Your initial thought when you first discovered ElderShield might have been, “Elder? Who, me?” – especially if you happen to be born in the 1960s, or 1970s.
Or that the notification letter from one of the approved insurers administering ElderShield must have been a mistake – or at least vastly premature.
Your eyes might even have glazed over when your insurance agent or financial planner mentioned this seemingly irrelevant scheme to you when you were in your late 30s.
In a sense, it is understandable; whomever you ask, around the world, 40 – the age at which you first become eligible for ElderShield insurance – doesn’t immediately connote ‘elderly’ or ‘elder’. In fact, 50 or 55 might be a more reasonable qualifying age for a scheme with such a name.
The confusion (and perhaps hurt feelings) of 40-somethings notwithstanding, ElderShield is an important pillar in one’s financial planning. In fact, I regard it as one of the bare necessities of life insurance – once you’ve arrived at the big 4-0.
What is ElderShield?
ElderShield is a national disability insurance scheme for those 40 and above. It offers a monthly cash benefit of $300 or $400 for 60 or 72 months respectively (depending on version of scheme one is covered under) to cover costs incurred in caring for the severely disabled.
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This insurance can be enhanced, for higher cash benefit up to lifetime coverage, through ElderShield supplementary plans offered by private insurers. You may largely finance ElderShield and its supplements through CPF if you have sufficient Medisave funds, or top up with cash for higher levels of coverage.
Why is it relevant to me? I’m still young!
While it is true that serious illness, statistically speaking, is not very likely to afflict the average person in his or her 40s, ElderShield premiums are determined by entry age – at age 40, basic ElderShield today costs just around $200 (rates for males are lower) in annual premium.
This premium rate will not change, and will apply for the duration of coverage. By comparison, the premiums for ElderShield supplements are not guaranteed; however, they are also more affordable the lower your entry age is.
With life expectancy in Singapore very high at age 80 for males and 85 for females, an ElderShield member would, in all likelihood, be guarding against high costs that may arise from severe disability care needed during the golden years – into one’s 60s, 70s and 80s.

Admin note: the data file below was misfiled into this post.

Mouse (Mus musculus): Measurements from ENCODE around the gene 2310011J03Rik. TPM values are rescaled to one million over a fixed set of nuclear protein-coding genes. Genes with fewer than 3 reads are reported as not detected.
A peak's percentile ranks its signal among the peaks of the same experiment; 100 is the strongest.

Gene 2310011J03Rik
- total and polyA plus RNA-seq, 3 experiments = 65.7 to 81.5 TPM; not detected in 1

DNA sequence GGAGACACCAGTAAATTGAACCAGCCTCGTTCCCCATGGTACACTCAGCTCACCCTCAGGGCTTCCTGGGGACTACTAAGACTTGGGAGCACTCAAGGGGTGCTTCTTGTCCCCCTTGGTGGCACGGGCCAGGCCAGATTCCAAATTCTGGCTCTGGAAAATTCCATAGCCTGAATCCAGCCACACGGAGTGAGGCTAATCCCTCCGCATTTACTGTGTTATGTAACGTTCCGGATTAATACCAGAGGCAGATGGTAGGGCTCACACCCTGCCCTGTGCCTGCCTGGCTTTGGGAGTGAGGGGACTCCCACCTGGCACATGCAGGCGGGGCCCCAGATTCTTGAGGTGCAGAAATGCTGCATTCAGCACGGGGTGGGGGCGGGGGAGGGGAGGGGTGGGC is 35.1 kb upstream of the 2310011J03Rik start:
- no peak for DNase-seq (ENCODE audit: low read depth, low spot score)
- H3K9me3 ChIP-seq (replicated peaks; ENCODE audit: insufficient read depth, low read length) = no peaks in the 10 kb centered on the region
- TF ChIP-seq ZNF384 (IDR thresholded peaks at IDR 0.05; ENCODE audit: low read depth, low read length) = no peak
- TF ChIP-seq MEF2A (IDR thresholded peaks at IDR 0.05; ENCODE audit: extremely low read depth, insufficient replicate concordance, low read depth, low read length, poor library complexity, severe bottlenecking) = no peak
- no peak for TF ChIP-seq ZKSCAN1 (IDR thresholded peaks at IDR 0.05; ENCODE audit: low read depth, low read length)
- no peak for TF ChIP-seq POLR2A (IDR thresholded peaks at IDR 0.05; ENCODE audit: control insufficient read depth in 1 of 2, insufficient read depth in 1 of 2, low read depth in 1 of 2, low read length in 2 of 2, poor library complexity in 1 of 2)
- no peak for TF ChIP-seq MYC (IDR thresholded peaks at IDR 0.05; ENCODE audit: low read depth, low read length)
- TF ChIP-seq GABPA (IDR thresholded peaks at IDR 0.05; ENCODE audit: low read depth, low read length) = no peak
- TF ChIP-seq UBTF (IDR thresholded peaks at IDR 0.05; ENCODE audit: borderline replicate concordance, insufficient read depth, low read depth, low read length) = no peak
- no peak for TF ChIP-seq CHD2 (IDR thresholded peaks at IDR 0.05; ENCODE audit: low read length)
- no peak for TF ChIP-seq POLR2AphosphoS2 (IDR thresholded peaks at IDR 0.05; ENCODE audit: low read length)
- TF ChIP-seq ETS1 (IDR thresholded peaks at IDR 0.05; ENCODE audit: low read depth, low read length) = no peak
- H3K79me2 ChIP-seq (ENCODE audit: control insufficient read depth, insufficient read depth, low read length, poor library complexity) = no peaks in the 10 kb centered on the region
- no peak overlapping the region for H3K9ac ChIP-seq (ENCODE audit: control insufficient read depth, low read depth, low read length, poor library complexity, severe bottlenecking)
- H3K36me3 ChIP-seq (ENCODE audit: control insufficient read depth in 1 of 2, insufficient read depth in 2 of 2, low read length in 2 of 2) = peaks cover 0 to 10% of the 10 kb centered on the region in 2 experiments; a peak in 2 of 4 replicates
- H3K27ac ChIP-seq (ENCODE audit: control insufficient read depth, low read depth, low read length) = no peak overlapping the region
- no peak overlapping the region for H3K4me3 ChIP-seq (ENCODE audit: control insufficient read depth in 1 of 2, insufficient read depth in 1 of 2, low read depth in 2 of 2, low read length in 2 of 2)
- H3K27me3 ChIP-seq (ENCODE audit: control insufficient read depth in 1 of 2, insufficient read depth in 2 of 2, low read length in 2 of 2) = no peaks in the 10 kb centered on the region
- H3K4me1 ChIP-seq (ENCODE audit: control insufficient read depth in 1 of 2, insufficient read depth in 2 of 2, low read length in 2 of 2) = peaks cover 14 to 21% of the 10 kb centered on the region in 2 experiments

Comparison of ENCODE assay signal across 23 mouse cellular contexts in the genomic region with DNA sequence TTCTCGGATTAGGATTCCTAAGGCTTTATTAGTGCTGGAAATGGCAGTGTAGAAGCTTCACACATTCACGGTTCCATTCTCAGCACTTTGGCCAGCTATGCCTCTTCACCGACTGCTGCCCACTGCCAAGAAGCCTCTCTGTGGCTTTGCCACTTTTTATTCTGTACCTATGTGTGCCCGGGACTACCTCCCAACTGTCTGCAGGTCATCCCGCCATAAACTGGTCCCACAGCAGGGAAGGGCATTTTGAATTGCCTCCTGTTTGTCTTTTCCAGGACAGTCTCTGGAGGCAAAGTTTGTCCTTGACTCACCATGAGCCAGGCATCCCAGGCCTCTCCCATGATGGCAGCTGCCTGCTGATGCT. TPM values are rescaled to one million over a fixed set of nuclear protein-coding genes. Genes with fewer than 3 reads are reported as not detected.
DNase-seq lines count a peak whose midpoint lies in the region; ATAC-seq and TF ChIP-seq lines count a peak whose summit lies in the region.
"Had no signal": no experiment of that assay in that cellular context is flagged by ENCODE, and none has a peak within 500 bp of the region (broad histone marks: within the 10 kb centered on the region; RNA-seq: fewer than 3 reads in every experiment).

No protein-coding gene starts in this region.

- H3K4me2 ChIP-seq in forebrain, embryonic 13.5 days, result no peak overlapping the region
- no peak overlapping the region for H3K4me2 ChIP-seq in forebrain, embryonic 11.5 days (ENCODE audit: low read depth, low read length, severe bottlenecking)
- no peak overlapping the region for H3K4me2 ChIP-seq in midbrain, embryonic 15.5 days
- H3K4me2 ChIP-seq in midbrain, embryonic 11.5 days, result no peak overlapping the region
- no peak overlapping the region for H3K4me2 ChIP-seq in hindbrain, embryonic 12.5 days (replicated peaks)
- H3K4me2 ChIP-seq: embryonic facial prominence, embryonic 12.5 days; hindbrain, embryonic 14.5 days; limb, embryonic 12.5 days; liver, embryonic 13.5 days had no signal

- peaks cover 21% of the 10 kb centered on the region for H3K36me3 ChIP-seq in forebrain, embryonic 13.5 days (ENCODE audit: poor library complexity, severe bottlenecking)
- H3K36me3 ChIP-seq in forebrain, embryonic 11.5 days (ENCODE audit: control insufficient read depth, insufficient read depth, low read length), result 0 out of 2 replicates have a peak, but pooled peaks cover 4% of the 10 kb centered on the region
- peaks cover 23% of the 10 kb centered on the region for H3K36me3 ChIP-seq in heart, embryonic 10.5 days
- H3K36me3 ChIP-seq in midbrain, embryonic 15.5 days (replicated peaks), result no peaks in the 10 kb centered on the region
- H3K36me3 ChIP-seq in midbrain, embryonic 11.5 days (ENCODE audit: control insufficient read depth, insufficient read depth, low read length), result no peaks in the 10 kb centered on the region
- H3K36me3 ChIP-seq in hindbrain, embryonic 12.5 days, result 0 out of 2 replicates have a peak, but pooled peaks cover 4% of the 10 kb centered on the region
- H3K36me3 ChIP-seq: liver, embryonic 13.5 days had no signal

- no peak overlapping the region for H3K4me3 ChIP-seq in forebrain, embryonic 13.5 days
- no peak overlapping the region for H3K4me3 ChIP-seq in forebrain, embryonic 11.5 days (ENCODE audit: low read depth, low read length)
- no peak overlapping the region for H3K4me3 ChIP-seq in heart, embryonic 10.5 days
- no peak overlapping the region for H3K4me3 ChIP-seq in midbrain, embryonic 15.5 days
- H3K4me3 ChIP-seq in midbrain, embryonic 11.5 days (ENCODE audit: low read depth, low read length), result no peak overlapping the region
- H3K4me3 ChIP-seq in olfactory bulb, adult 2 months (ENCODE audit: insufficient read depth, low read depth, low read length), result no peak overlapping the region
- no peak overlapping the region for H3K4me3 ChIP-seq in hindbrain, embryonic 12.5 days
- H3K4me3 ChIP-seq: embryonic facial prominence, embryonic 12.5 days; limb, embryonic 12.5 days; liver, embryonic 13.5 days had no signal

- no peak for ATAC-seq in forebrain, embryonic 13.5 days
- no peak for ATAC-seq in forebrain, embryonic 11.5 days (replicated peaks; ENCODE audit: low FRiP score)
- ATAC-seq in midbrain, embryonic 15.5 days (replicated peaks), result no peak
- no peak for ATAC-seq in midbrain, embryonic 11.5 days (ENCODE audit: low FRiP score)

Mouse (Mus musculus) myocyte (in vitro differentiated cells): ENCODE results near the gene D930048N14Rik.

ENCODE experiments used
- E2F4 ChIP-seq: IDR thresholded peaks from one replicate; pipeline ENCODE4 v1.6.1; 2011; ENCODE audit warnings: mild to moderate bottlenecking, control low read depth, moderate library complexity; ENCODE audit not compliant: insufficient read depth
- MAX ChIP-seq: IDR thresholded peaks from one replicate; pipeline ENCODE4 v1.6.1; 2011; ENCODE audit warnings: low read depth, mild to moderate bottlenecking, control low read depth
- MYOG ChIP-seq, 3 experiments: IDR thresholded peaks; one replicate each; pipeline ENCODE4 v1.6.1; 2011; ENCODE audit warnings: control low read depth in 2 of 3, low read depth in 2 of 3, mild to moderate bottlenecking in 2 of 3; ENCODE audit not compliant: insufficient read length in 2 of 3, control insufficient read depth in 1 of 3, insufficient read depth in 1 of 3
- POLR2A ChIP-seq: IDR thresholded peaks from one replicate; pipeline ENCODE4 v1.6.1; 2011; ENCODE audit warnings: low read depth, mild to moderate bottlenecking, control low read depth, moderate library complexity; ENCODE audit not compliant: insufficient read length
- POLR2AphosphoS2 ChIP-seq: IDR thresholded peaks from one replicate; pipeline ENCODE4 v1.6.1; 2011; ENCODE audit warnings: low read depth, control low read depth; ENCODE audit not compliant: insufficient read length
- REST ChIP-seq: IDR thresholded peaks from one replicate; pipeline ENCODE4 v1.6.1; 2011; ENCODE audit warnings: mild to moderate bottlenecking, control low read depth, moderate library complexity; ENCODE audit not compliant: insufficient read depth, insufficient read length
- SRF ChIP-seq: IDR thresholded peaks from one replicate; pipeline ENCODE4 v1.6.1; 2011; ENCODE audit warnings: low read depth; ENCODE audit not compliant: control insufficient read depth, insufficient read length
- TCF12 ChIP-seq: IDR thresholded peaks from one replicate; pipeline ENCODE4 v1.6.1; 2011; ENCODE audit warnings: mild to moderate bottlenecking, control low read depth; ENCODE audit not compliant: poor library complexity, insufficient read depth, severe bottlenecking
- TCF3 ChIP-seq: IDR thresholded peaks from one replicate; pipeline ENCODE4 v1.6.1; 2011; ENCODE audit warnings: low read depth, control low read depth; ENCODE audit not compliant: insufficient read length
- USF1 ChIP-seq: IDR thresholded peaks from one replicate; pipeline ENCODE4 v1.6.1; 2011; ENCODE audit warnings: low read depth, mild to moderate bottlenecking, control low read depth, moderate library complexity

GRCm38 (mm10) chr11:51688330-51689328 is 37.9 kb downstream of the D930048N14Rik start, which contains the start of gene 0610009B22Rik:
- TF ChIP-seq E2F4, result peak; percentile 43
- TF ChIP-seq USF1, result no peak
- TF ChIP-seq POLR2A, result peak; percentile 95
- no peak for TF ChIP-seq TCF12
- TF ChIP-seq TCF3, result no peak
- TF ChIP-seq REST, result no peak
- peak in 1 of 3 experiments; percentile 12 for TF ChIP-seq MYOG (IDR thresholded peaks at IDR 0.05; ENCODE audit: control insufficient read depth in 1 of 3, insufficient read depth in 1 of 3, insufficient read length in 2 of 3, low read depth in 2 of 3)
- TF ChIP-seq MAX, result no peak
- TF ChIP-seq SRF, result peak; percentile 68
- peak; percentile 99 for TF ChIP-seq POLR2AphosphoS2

For a sobering thought, one of the private insurers revealed a few years ago that 70% of its ElderShield claims came from those aged under 55 – an unexpectedly high statistic that goes against conventional wisdom.
You can choose to opt out, but reasons not to include:
- No need to apply in the first place – CPF members with Medisave accounts are automatically included at age 40, no hassle and no fuss.
- Ease of acceptance – there is no medical underwriting, except for those already disabled (auto-coverage extended even to those disabled to the point of being unable to perform up to 2 activities of daily living).
- Affordable premiums – by not opting out of basic ElderShield, and considering the purchase of an ElderShield supplementary insurance plan, one would be looking at rather affordable annual premiums for significant monthly cash benefit in the event of severe disablement.
- Protection from a ‘young’ age – even if severe disability should occur prematurely, say in one’s 40s or 50s, ElderShield and its supplement would apply. If you signed up for lifetime benefit, this would provide a vital and considerable safety net, for as long as it’s required.
- If you do opt out, the benefits stated above – ease of acceptance, lower premiums, early protection – may not necessarily apply should you decide to re-enter the scheme later on. Plus, you would need to make alternative long-term care plans that can adequately cover severe disability.
So even if the ‘Elder’ in ‘ElderShield’ may seem odd to you, it is well worth discussing the suitability of ElderShield and ElderShield supplements for you with your financial advisory professional.